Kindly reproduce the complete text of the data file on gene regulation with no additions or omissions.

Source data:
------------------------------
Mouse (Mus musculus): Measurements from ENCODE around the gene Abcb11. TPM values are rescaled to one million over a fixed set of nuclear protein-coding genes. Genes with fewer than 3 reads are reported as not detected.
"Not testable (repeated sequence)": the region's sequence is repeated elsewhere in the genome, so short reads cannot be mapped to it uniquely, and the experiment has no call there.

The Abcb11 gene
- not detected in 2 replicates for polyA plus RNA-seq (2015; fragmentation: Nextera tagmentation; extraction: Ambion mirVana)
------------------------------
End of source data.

Mouse (Mus musculus): Measurements from ENCODE around the gene Abcb11. TPM values are rescaled to one million over a fixed set of nuclear protein-coding genes. Genes with fewer than 3 reads are reported as not detected.
"Not testable (repeated sequence)": the region's sequence is repeated elsewhere in the genome, so short reads cannot be mapped to it uniquely, and the experiment has no call there.

The Abcb11 gene
- not detected in 2 replicates for polyA plus RNA-seq (2015; fragmentation: Nextera tagmentation; extraction: Ambion mirVana)